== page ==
Buffalo is set to add the 2016 NHL Draft to its list of notable hockey moments. Here are some of the biggest events through the years.
Stanley Cup I: The Sabres and Philadelphia Flyers competed for the Cup in May 1975. The Flyers earned a 4-2 series victory, but the most memorable moments came during Game Three on May 20 in Memorial Auditorium. First, Sabres forward Jim Lorentz killed a bat with his stick. Then, with the ice covered by fog thanks to unseasonably warm weather, Rene Robert scored in overtime to give Buffalo a 5-4 victory.
Super Series 1976: The Russian hockey machine took its top two clubs to North America for eight games, and one of the stops was Jan. 4, 1976, in Memorial Auditorium. The Soviet Wings had already beaten Pittsburgh, 4-0, so NHL fans hoped the Sabres could compete. Instead, they dominated. Buffalo rolled to a 12-6 victory, the worst defeat ever for a professional Soviet team. The Sabres got a standing ovation the next night in Montreal.
NHL All-Star Game: The Sabres’ representatives made an impact Jan. 24, 1978, in Memorial Auditorium. Rick Martin scored with 1:39 remaining to tie the game, and Gilbert Perreault scored in overtime to give the Wales Conference a 3-2 victory over the Campbell Conference.
Super Series 1980: The top-ranked Red Army team came to the Aud on Jan. 3, 1980, prior to competing in the Olympics. The Sabres didn’t need a miracle. Two goals from Danny Gare and Ric Seiling during a 6-1 victory would suffice.
NHL Draft I: There was no doubt Eric Lindros entered Memorial Auditorium on June 22, 1991, as the best player in the draft. There was also no doubt he would spurn the team possessing the No. 1 pick. Quebec drafted him anyway, and the big forward simply draped the Nordiques jersey on his arm before ultimately forcing a trade.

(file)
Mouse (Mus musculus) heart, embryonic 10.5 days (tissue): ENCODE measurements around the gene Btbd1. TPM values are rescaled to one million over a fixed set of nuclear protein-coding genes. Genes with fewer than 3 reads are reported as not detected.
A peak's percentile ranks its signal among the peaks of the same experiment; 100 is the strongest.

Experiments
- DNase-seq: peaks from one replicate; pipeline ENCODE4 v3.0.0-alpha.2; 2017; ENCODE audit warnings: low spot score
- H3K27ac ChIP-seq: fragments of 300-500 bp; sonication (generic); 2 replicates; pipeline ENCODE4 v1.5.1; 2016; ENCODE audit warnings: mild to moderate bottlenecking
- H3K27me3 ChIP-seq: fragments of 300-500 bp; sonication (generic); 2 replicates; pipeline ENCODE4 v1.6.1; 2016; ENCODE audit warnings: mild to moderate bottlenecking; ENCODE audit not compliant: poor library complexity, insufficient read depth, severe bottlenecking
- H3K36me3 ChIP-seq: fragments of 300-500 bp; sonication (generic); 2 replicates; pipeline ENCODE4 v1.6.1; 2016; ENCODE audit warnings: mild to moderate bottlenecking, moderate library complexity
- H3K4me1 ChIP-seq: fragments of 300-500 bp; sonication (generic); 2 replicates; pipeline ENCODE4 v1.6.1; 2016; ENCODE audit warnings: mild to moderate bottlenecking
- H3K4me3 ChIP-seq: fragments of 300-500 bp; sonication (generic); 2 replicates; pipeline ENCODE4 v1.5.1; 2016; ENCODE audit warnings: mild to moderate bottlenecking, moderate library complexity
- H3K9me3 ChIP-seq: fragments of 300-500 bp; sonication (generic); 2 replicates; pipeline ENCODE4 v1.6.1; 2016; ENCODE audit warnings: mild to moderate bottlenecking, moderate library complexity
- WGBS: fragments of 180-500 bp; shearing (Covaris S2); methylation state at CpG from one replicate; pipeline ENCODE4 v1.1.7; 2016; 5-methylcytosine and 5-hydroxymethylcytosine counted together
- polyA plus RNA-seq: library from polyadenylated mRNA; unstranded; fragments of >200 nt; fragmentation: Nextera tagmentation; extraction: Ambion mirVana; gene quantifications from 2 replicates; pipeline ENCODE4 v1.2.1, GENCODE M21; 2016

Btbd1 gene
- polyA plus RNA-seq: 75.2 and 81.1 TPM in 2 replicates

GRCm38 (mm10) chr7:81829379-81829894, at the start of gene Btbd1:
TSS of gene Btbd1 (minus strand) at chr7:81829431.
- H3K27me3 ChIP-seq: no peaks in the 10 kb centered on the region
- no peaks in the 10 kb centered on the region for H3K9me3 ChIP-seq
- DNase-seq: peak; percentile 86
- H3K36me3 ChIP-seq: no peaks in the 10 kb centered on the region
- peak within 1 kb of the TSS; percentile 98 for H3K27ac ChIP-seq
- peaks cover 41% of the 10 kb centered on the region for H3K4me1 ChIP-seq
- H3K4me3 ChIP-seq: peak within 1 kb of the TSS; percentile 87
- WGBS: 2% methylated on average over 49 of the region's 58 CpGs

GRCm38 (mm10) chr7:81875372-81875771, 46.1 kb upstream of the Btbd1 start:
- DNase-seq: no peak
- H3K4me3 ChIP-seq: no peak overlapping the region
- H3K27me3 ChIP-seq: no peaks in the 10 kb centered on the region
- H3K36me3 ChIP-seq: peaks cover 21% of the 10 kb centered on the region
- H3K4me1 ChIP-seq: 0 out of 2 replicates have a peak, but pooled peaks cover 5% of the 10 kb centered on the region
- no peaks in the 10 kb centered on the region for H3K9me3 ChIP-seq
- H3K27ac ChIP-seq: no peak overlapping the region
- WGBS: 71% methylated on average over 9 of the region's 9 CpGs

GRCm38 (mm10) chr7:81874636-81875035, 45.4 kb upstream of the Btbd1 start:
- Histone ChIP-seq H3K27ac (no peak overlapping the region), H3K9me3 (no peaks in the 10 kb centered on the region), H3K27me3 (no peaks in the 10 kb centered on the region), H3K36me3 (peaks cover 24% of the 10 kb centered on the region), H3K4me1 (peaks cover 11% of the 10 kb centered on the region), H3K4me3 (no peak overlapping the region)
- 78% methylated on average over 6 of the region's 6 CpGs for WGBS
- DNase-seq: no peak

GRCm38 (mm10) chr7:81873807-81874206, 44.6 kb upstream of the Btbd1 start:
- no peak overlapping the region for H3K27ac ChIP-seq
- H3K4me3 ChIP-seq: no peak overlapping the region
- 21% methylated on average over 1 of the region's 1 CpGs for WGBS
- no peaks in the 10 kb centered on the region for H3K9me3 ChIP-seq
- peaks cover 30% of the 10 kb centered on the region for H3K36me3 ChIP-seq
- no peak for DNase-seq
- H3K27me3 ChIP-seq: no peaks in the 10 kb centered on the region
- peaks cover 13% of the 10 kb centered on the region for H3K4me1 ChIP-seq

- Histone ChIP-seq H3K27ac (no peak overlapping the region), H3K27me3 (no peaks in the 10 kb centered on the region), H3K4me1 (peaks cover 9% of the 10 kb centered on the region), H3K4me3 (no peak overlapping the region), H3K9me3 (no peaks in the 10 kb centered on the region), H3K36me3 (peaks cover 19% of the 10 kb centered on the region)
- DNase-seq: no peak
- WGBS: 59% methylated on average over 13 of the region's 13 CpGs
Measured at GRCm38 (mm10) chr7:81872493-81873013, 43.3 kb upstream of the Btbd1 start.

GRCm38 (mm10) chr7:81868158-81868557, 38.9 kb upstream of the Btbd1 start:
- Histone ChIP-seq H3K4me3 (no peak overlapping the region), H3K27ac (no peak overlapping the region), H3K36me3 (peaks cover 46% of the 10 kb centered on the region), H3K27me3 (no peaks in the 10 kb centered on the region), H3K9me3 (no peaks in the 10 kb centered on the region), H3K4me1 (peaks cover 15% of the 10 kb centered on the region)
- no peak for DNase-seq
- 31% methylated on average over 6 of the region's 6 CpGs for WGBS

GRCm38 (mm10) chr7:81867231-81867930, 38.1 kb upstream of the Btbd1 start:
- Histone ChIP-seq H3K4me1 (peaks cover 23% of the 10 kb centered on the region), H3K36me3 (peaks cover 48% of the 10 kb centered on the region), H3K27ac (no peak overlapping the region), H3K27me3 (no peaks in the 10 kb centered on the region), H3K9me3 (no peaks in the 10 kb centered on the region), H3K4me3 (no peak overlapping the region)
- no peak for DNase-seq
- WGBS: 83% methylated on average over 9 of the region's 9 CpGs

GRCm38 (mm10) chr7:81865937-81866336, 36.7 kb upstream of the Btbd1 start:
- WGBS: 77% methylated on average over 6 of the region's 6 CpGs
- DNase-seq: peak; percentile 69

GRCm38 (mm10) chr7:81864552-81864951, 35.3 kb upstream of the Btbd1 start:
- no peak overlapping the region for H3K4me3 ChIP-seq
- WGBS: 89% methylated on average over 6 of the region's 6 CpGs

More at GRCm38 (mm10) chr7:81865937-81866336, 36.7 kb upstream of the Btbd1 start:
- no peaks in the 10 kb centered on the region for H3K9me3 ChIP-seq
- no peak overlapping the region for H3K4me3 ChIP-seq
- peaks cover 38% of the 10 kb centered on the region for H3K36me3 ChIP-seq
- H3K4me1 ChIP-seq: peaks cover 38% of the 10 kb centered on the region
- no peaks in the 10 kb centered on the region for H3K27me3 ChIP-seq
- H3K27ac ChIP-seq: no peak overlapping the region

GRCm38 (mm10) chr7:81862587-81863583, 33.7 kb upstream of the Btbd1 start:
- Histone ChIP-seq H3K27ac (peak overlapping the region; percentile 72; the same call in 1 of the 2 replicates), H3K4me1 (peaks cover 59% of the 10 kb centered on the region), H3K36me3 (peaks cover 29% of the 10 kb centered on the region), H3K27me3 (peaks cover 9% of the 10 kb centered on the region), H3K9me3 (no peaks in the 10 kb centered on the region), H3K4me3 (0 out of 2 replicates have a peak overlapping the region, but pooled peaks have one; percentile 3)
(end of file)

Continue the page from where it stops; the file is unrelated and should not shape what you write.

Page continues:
NHL Draft: II: Building a new arena allowed the Sabres to host the draft just seven years after the previous one. Vincent Lecavalier walked across the stage first after Tampa Bay selected him June 27, 1998, in then-Marine Midland Arena.
Stanley Cup II: The Sabres and Dallas Stars competed for the Cup in June 1999. Game Six on June 19, 1999, will forever live in infamy. The Stars’ Brett Hull scored the series-winning goal in overtime, but he did so with his foot in the goal crease − which was illegal at the time. Despite a vehement protest by then-Sabres coach Lindy Ruff, the Cup went to Dallas.
Frozen Four: The final four NCAA teams arrived in then-HSBC Arena in April 2003 to decide a champion. Minnesota claimed the title by beating Michigan and New Hampshire behind the efforts of Thomas Vanek. Drafted by the Sabres two months later, Vanek was the tournament’s Most Outstanding Player.
Winter Classic: The Sabres showed outdoor games could be a success by hosting the first in the United States. More than 71,000 fans stood in snowy Ralph Wilson Stadium on Jan. 1, 2008, and memories of the party remain more vivid than Buffalo’s 2-1 shootout loss to Pittsburgh.
World Junior Championships: Though it often felt like Canada was the home team, Buffalo welcomed the best under-20 players in the world to then-HSBC Arena in December 2010 and January 2011. Russia, in a 3-0 hole entering the final period, shocked the Canadians with five straight goals to win the gold, 5-3, on Jan. 5, 2011.
NHL Scouting Combine: The league’s showcase of the top draft-eligible players left a Toronto conference hall for sparkling new HarborCenter in June 2015. Connor McDavid and Jack Eichel received most of the attention as players worked out for NHL general managers and scouts. The Sabres hosted the combine again this year and are working to extend the contract.